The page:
Normally I would have likely walked right by this Honda Civic but the badge on the rear intrigued me. Obviously the FI stood for fuel injection but advertising that your car had fuel injection had become rather passé by the 1990s. Obviously in the 70s and 80s it was something a bit more special to shout about. The EFI badges on GM and Toyota vehicles are quite memorable for me. But PGM-FI? I don’t recall ever seeing this badge before and by 1988 all Civics were injected. So what’s going on here?
Initially I wondered if it was running some sort of aftermarket ECU possibly with a turbo attached. But the rest of the car was very stock looking and an automatic gearbox put that theory in doubt. Once home a quick internet search came up with the meaning – Programmed Fuel Injection. Quite often the PGM-FI is printed on intake manifold but I failed to find another example with the same rear badge. I did come across some interesting diversions like pgmfi.org which is a group of enthusiasts who are hoping to fully understand Honda fuel injection systems.
Another oddity is the Special Edition badge on the rear panel between the tail lights. Perhaps this is a Canadian thing as I can’t really find much trace of the package online. Likely the body colored bumpers and hubcaps were part of the package. It does look quite sharp and I’m not usually a fan of white colored cars.
Canadian trim lines were always a bit different than the US. For many years our Si was sort of a mix between a DX and Si but with the less powerful motor. You had to step up to the SiR to get the US Si motor. I suspect, but would love any corrections or confirmations, that this Special Edition package is a DX with some US Si features thrown in.
The interior has a fantastically function design that I’d argue hasn’t really ever been bettered. Everything laid out in a nice, easy to reach manner with none of the fluff and over the top styling of more recent Civic interiors.
This generation of Civic is/was immensely popular with the import tuner crowd. It is quite rare to see an unmolested example these days especially in hatchback form. With the Honda mechanical bits of this era being rather like Lego with easy interchangeability many have received more powerful Acura or Japanese market engines. Body kits, aftermarket rims and other bolt-ons are the rule rather than the exception. Took me a good five minutes to find the above engine photo and that was from a guy yanking the stock motor.
The chrome on the fenders seems to be the only deviation from stock here. Looks a bit silly to my eyes and I instantly wonder what rust they might be hiding underneath but this example looked rust free.
I’ve never owned or even driven fourth generation Civic but did own a slightly later fifth generation hatchback in DX trim. Mine had a five speed gearbox and was quite a joy to drive … when it worked. Despite only being a year old at the time it turned out to be one of the least reliable and robust vehicles I’ve ever owned. This one has obviously given better service and hopefully its Programmed Fuel Injection keeps on ticking for many more years to come.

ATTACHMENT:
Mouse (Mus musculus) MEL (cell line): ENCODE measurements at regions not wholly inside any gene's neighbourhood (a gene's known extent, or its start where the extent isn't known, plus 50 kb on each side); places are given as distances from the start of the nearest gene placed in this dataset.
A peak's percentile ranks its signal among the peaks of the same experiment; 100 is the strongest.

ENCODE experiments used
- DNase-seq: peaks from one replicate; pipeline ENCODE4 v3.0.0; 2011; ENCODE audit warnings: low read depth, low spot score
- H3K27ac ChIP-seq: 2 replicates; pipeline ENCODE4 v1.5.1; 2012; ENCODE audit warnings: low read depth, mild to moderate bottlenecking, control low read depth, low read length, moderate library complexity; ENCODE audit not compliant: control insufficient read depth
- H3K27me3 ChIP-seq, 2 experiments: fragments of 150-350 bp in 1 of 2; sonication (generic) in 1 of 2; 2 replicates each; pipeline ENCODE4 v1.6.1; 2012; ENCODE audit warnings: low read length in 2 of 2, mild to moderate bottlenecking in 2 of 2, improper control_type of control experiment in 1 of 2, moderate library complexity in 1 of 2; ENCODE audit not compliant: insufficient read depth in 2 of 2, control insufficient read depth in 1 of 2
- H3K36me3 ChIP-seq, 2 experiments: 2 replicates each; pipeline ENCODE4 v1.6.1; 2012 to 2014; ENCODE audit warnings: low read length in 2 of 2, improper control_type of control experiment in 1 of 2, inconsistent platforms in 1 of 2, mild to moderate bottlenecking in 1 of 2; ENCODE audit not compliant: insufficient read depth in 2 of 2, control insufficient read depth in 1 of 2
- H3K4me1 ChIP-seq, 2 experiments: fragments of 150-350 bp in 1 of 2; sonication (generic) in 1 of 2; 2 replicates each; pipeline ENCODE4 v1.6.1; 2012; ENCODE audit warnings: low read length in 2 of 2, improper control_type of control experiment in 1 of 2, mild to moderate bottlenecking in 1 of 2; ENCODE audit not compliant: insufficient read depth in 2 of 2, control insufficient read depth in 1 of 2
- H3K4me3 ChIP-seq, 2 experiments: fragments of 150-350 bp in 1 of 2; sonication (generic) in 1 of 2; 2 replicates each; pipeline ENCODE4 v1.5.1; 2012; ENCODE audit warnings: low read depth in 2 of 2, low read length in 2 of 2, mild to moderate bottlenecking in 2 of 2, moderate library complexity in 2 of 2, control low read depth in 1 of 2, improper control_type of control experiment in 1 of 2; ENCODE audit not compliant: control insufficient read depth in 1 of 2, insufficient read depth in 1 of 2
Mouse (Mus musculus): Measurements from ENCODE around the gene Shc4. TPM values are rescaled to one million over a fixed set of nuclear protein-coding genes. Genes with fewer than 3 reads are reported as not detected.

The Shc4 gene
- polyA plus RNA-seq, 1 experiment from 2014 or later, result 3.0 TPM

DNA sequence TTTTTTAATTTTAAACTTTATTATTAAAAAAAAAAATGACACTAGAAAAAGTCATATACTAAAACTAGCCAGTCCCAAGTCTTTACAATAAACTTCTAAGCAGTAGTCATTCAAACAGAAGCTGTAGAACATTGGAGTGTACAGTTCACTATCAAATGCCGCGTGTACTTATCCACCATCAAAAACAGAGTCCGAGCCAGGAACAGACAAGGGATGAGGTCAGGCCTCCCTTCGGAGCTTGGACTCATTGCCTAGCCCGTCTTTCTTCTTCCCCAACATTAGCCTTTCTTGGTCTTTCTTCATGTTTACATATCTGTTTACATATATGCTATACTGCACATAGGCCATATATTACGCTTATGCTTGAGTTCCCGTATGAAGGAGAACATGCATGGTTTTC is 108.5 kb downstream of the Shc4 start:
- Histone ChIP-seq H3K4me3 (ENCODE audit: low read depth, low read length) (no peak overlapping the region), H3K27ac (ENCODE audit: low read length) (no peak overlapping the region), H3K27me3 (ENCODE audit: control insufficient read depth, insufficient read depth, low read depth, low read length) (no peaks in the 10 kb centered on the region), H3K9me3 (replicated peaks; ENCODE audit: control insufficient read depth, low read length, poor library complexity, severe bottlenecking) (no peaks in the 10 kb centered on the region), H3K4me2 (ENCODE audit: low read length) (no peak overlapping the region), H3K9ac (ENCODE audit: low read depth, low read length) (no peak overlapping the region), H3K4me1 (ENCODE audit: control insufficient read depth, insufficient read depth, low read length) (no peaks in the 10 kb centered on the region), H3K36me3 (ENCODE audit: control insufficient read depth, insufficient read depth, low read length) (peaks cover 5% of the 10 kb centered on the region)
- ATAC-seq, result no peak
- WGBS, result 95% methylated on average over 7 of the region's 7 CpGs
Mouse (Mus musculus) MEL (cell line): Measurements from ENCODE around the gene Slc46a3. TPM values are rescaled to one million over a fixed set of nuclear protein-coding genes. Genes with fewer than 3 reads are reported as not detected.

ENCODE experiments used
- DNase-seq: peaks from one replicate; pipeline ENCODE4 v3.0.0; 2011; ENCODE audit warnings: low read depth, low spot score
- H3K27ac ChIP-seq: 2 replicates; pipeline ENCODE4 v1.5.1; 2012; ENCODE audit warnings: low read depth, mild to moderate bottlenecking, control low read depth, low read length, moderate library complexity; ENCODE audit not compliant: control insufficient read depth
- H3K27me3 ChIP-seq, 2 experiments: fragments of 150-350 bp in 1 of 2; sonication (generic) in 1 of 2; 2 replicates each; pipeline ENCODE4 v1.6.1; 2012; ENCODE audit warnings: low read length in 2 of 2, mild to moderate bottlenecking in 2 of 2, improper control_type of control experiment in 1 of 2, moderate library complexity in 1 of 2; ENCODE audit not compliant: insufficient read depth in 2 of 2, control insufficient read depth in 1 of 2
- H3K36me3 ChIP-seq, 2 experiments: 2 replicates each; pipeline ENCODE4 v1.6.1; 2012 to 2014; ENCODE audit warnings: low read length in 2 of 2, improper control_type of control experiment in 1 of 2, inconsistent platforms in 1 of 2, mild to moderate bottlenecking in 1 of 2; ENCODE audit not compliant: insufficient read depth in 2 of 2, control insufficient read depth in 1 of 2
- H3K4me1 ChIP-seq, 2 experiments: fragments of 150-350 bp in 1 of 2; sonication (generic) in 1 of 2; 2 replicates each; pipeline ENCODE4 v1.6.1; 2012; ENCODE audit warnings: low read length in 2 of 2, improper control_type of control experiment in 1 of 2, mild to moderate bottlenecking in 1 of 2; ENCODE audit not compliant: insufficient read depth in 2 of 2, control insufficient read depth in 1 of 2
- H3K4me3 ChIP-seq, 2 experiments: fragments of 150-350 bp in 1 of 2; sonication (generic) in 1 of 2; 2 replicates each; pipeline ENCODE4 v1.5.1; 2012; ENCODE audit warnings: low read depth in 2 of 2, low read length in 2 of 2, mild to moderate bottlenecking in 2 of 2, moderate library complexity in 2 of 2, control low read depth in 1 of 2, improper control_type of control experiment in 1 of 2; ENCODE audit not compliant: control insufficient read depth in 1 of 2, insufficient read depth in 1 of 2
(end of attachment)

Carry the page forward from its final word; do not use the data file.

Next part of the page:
I agree, the chrome fenders have to go!
Funny, I figured all FI systems were “programmed” in some way.. Like Mercury’s “ride engineered” dash plaque. I certainly hope it is!
I’d love to find an unmolested DX hatch with a manual. As mentioned, it’s near impossible to find one that hasn’t been
bastardizedmodified in some way.
I’ve only ever seen PGM-FI badges on Canadian market Hondas.
Back when I was in high school in the late ’90s I saw an Accord EX-R with British Columbia plates. I assumed that it must have been some hot Accord model with a Prelude VTEC engine, until I went on the Internet and found out that it was just equivalent to the US market Accord EX.
I think PGM-FI was Hondas way of saying they did FI themselves, while others where sticking Bosch and whatnot on their cars. They were proud of doing things their own way.
PGM-FI is just a poorly reverse engineered version of GM’s early speed density EFI. Pretty much only the Euro cars used Bosch though most all early EFI used Bosch O2 sensors since they are the ones that invented them and hold the patent, though later they started to license it as they couldn’t keep up with demand. Also Bosch injectors or licensed versions were used by many early EFI systems.
Don’t you mean that the Bendix system GM introduced on the ’75 Seville was a badly reverse engineered Bosch D-Jetronic? PGM-FI was such a poorly reverse engineered version of GM’s early speed/density EFI that it actually worked. Must have been a failure to copy well enough.
The early speed density GM EFI is set the standard and is responsible for a lot of the features you find in OBD-II standard.